Page last updated at 12:24 GMT, Sunday, 4 October 2009 13:24 UK

Cameron's mayor referendum call

David Cameron
David Cameron said he was for elected mayors for large cities

Conservative leader David Cameron said he would hold a referendum on whether Manchester should have an elected mayor, if his party gets into power.

He made the comments despite a recent consultation by Manchester City Council revealing two thirds of people in the city were against an elected mayor.

The proposals were sent to 200,000 households but the council received just over 3,000 replies.

Mr Cameron said there should be more power for people running the city.

Speaking to BBC Radio Manchester, ahead of his party's conference in the city, he said he was in favour of elected city mayors.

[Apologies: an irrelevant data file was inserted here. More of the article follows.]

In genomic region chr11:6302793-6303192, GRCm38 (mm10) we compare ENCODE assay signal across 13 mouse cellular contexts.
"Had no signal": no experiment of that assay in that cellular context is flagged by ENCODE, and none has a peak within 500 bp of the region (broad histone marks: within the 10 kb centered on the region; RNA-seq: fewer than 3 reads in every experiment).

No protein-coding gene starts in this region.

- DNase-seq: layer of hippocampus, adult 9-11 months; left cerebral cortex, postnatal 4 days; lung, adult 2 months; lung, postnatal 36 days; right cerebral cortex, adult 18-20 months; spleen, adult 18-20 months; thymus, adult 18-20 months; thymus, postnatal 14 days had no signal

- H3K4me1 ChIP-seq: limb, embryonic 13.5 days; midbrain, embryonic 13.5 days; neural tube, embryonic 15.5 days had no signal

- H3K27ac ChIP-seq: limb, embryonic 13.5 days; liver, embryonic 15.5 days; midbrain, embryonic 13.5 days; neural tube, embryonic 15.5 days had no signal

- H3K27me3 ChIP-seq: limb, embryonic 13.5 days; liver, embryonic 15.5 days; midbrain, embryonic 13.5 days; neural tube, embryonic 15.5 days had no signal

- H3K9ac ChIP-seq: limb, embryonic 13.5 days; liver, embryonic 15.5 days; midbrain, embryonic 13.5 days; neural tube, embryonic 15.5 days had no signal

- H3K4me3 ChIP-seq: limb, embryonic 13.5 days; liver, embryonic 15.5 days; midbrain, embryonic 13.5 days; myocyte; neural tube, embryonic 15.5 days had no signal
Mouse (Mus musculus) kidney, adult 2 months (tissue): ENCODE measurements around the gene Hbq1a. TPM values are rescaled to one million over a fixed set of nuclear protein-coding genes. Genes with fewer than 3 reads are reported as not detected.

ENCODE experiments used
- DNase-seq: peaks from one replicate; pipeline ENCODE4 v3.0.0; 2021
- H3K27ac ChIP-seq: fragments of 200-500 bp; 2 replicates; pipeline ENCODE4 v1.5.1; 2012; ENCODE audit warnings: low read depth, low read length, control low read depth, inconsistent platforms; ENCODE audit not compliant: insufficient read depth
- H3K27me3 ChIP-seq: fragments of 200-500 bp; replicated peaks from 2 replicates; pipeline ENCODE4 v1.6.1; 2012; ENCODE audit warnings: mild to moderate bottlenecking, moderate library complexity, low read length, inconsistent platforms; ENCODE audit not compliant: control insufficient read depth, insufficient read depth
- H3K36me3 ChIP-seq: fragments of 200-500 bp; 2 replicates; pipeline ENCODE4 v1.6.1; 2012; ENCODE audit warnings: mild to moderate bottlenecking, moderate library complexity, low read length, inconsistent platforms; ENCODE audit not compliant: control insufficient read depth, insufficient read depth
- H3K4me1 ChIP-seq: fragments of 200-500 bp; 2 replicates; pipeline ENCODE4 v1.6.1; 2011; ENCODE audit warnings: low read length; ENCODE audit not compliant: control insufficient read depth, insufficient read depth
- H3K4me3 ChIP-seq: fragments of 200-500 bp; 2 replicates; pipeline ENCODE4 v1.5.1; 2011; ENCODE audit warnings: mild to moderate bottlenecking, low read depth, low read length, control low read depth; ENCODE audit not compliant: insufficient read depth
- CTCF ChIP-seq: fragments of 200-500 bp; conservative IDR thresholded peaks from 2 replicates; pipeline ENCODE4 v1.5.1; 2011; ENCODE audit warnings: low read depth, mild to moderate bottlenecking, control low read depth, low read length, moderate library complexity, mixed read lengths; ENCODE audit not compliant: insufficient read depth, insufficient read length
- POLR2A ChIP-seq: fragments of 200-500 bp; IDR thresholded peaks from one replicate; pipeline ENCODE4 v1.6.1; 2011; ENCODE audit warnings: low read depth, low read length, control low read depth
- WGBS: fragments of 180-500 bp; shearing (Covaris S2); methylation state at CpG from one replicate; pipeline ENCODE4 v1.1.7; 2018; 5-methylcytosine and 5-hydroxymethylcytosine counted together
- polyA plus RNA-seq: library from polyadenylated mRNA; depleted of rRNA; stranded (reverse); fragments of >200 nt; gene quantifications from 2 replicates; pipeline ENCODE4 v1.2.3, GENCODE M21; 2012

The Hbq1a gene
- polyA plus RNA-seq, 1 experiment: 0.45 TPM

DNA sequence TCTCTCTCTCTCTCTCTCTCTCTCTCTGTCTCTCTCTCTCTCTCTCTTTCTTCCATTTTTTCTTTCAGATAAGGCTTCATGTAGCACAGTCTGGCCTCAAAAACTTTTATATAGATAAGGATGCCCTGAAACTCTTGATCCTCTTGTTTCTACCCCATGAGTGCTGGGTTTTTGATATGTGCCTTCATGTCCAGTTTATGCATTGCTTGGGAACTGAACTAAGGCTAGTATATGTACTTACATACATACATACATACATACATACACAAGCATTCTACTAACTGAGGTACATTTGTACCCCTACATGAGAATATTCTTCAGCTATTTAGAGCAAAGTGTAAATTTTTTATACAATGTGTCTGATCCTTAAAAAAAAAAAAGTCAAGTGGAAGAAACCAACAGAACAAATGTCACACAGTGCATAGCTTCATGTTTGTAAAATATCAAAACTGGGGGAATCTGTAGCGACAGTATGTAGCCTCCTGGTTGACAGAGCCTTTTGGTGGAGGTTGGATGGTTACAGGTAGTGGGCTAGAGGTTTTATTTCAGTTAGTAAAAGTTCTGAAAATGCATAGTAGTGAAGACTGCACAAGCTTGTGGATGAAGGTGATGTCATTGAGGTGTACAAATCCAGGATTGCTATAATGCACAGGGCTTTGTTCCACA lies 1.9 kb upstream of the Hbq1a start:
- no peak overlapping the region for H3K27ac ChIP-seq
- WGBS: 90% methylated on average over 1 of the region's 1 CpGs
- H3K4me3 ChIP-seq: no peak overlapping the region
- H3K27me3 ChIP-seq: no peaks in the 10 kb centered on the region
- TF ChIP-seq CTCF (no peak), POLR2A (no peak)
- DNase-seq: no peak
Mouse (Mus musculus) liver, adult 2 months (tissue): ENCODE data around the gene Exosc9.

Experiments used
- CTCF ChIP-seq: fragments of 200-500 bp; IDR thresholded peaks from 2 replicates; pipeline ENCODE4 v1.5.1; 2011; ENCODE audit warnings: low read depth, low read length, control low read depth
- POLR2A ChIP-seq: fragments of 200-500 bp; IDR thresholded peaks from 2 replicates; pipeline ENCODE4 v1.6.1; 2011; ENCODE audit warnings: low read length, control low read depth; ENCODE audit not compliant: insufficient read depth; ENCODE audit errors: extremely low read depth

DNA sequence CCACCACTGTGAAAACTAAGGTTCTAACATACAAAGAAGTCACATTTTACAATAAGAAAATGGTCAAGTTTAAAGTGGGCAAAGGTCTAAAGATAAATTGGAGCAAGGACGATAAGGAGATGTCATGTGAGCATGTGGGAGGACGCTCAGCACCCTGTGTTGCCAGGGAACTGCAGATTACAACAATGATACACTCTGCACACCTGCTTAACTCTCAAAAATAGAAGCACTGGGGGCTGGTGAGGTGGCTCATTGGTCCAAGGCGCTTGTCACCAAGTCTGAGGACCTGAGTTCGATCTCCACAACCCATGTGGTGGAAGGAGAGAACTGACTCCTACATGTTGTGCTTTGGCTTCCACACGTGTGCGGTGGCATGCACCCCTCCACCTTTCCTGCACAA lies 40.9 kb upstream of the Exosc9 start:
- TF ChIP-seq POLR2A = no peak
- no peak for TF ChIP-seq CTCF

"Then you've got one person who you praise if they get it right and blame if they get it wrong.

"You can vote them in if they do a good job and give them the sack if they do a bad job. I think that sort of accountability helps to build great cities."

The council study, which cost about £40,000, found the majority of those who responded wanted the current leader and cabinet system to continue.

New government legislation requires all local authorities to consult voters on whether they want their own mayor.

The final decision on whether Manchester will have a mayor will be made by local councillors in December.

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